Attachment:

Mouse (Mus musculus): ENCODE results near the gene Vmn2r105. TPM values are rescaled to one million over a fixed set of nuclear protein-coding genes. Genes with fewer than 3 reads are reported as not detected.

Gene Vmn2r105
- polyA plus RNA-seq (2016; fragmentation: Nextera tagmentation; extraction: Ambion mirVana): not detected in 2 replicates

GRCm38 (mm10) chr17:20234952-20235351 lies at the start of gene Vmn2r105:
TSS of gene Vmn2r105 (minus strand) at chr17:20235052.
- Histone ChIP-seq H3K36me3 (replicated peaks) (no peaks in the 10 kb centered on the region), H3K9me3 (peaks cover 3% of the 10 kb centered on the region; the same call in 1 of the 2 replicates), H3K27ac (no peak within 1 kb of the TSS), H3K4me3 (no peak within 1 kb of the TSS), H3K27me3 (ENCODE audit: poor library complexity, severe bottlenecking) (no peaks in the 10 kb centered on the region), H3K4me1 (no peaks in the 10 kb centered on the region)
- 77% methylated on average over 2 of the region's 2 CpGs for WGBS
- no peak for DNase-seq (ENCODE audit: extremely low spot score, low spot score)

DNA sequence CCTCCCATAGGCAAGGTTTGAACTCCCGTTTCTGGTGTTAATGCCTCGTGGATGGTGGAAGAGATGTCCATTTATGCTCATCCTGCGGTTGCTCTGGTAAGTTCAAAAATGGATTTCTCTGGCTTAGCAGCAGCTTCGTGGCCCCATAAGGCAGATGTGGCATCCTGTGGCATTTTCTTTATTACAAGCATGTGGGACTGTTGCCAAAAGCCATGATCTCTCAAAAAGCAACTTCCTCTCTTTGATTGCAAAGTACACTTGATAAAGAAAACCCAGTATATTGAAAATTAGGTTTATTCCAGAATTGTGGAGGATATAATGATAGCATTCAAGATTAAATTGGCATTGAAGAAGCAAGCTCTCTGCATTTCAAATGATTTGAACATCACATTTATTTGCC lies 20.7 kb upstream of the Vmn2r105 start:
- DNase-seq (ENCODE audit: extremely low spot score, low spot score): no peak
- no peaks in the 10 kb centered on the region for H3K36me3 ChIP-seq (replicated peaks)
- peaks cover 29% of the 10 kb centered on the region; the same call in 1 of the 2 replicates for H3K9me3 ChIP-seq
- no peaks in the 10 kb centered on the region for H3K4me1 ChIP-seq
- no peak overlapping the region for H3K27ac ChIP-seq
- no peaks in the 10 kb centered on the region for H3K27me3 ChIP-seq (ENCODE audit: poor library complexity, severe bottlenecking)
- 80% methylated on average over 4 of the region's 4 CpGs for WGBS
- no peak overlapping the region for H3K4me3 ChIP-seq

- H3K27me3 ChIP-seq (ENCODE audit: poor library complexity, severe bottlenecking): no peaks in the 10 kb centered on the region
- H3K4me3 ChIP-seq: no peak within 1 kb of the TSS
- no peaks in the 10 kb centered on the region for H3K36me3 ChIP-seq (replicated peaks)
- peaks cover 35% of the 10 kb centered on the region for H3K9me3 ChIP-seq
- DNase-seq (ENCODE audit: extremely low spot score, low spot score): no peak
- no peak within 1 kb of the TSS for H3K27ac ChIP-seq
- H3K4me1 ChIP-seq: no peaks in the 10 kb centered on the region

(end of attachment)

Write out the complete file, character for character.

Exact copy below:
Mouse (Mus musculus): ENCODE results near the gene Vmn2r105. TPM values are rescaled to one million over a fixed set of nuclear protein-coding genes. Genes with fewer than 3 reads are reported as not detected.

Gene Vmn2r105
- polyA plus RNA-seq (2016; fragmentation: Nextera tagmentation; extraction: Ambion mirVana): not detected in 2 replicates

GRCm38 (mm10) chr17:20234952-20235351 lies at the start of gene Vmn2r105:
TSS of gene Vmn2r105 (minus strand) at chr17:20235052.
- Histone ChIP-seq H3K36me3 (replicated peaks) (no peaks in the 10 kb centered on the region), H3K9me3 (peaks cover 3% of the 10 kb centered on the region; the same call in 1 of the 2 replicates), H3K27ac (no peak within 1 kb of the TSS), H3K4me3 (no peak within 1 kb of the TSS), H3K27me3 (ENCODE audit: poor library complexity, severe bottlenecking) (no peaks in the 10 kb centered on the region), H3K4me1 (no peaks in the 10 kb centered on the region)
- 77% methylated on average over 2 of the region's 2 CpGs for WGBS
- no peak for DNase-seq (ENCODE audit: extremely low spot score, low spot score)

DNA sequence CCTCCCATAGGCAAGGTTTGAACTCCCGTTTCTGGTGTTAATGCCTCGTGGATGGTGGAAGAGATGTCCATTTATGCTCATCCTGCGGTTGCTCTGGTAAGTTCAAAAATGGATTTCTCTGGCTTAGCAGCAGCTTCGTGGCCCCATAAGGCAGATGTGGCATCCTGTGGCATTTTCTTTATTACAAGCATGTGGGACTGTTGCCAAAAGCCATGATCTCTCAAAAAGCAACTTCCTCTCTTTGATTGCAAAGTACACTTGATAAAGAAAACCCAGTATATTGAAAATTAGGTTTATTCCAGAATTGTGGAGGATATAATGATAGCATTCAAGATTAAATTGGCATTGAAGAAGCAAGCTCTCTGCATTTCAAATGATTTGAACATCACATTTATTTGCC lies 20.7 kb upstream of the Vmn2r105 start:
- DNase-seq (ENCODE audit: extremely low spot score, low spot score): no peak
- no peaks in the 10 kb centered on the region for H3K36me3 ChIP-seq (replicated peaks)
- peaks cover 29% of the 10 kb centered on the region; the same call in 1 of the 2 replicates for H3K9me3 ChIP-seq
- no peaks in the 10 kb centered on the region for H3K4me1 ChIP-seq
- no peak overlapping the region for H3K27ac ChIP-seq
- no peaks in the 10 kb centered on the region for H3K27me3 ChIP-seq (ENCODE audit: poor library complexity, severe bottlenecking)
- 80% methylated on average over 4 of the region's 4 CpGs for WGBS
- no peak overlapping the region for H3K4me3 ChIP-seq

- H3K27me3 ChIP-seq (ENCODE audit: poor library complexity, severe bottlenecking): no peaks in the 10 kb centered on the region
- H3K4me3 ChIP-seq: no peak within 1 kb of the TSS
- no peaks in the 10 kb centered on the region for H3K36me3 ChIP-seq (replicated peaks)
- peaks cover 35% of the 10 kb centered on the region for H3K9me3 ChIP-seq
- DNase-seq (ENCODE audit: extremely low spot score, low spot score): no peak
- no peak within 1 kb of the TSS for H3K27ac ChIP-seq
- H3K4me1 ChIP-seq: no peaks in the 10 kb centered on the region